Eureka at FIFA!

It is unusual to find ready-to-hand predictor variables which work. After all the revelations about corruption at FIFA, readers might have expected countries with too many scruples about governance and suchlike to fare poorly. The rankings of the four bidders in the recent Corruption Perceptions Index published by Transparency International in Berlin were as follows (a high rank means less corrupt).

Netherlands/Belgium  7 and 22

United Kingdom             20

Spain/Portugal           30 and 32

Russia                            154 

Russia of course won, and the Ireland – Finland grudge game in Vladivostok should be a cracker!

The United Kingdom spent £50 million on its bid, presumably on hairstyles for Beckham, Prince William, Powerpoint presentations, & c. Small-denomination dollar bills are freely available at kiosks in Heathrow….




18 replies on “Eureka at FIFA!”

@Colm McCarthy

We could have loaned Katie Taylor for a month ….

In solidarity with the English …. not cricket, is it? The panorama programme literally blew ‘FIFA’ out of the water – yet, business as usual.

I’d prefer Stalingrad to Vladivostock ….

Given what has been reasonably common knowledge about Russia for years along with the Wikileaks stuff about Gates reckoning the country is as much mob/state as Ireland is bank/state, anyone who deals with Russia as competitor or partner really should know what it is getting into.

That German scheme to supply the EU with gas via pipelines from Russia is obviously foolproof.

@ Matthew:
“Nice performance from Siemens and GE yesterday afternoon – congratulations to the real winners!”

Adept analysis.
Thanks for the Follow-The-Money reminder.

Richard: Only 2 out of 24 FIFA exec cttee fired (so far).
Al: High rank (say 1 to 40) means least corrupt. Russia (152) must try harder.
Ireland incidentally ranks 14, so no point bidding.

That Sepp Blatter is a lovely man (and a great wit to boot). He was right to stand up to the evil media.

Today’s Irish Times reports wikileaks on Russia,

“US State Department cables released by WikiLeaks describe a deeply corrupt Russia where state security agencies engage in racketeering. Prime minister Vladimir Putin is seen as the central character in this unflattering portrait of Russia”.

Enough said, FIFA are a disgrace.

Oh for crying out loud. FIFA just did the UK taxpayer a massive favour. If there was an international sporting organisation that could cancel Trident II they’d be better off still.

Give me a break! Does a country that had a Prime Minister who owned an island and another who never had a bank account – and neither of whom were never charged with any wrong doing and are in fact venerated by large sections of the public and media – deserve a rank of 14 on this list? or for that matter does a country who PM intervenes to stop his own Serious Fraud Office from investigating bribery in “national interest” deserve a ranking of 20?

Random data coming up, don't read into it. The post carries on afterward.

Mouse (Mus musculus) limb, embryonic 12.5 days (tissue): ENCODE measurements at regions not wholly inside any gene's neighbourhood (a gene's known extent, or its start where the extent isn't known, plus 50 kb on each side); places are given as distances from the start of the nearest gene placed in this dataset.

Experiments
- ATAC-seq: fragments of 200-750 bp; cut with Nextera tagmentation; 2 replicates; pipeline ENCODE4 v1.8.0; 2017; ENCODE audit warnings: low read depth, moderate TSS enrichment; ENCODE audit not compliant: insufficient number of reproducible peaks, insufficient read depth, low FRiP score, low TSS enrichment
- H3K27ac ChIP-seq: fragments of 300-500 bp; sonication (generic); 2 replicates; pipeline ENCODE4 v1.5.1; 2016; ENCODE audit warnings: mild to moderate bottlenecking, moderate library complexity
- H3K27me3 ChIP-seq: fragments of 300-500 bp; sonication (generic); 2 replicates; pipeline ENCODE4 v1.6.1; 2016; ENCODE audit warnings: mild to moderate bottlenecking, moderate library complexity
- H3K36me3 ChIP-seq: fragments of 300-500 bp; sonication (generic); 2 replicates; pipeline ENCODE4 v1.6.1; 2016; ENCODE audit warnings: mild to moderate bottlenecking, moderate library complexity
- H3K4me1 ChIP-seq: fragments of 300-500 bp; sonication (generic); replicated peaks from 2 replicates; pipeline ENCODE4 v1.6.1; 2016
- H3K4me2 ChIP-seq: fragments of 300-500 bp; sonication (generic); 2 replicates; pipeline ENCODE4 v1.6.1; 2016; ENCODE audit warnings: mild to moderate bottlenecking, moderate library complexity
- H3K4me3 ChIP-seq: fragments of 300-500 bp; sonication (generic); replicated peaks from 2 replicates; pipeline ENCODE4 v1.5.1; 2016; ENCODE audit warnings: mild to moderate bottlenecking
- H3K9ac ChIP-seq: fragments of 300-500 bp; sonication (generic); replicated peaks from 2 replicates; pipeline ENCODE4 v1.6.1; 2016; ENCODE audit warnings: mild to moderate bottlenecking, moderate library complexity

Perhaps the answer lies in the title of this list: Corruption Perceptions Index. And perception can often be at variance with the truth. I’ll leave you with this gem from the leaked cables on the question of corruption.

Ironic quote of the day, from Kazakhstan, via Wikileaks:

The Ambassador asked if the corruption and infighting are worse now than before in Kazakhstan. Idenov paused, thought, and then replied, “No, not really. It’s business as usual.

They’re confused by the corrupt excesses of capitalism. “If Goldman Sachs executives can make $50 million a year and then run America’s economy in Washington, what’s so different about what we do?’ they ask.”

Garo, surely the Index is weighted towards day to day transactions?

Ireland is undoubtedly corrupt at elite level but on a micro level it’s easy to set up a business, you don’t have to grease palms, cops don’t demand backhanders (outside of episodes of Raw) etc.

Dave, that is precisely my point. The people involved in FIFA votes are the elites. So why relate it to an indexof day to day corruption and not corruption of the elites. And I don’t agree with your assertion that setting up a business is easy. You may not have to pay backhanders but dealings often occur on the basis of who you know and not the level of service you deliver. Finally there are other hidden and not so hidden costs of doing business in Ireland, mostly due to the overpriced services of the protected sector which can make Ireland as expensive to do business in as a country lower down the index. In any case the rank of 14 is not merited.

The inverse relationship Colm has spotted seems to hold, but it doesn’t seem to say very much about the quality of TI’s index when a country that is ranked so highly (i.e., Ireland at 14) can screw up so royally in governance terms.

1. Is it not a fact that the corruption index relies heavily on the views of foreign businessmen within a country. Since the FDI part of the economy is presumably clean (maybe the only part of the economy that is clean), would that explain Ireland’s strange high rating?

2. If the Brits are certain that only corruption explains the selection of sites for the World Cup, how come London got the Olympics? Is the Olympic committee such a different animal?

Comments are closed.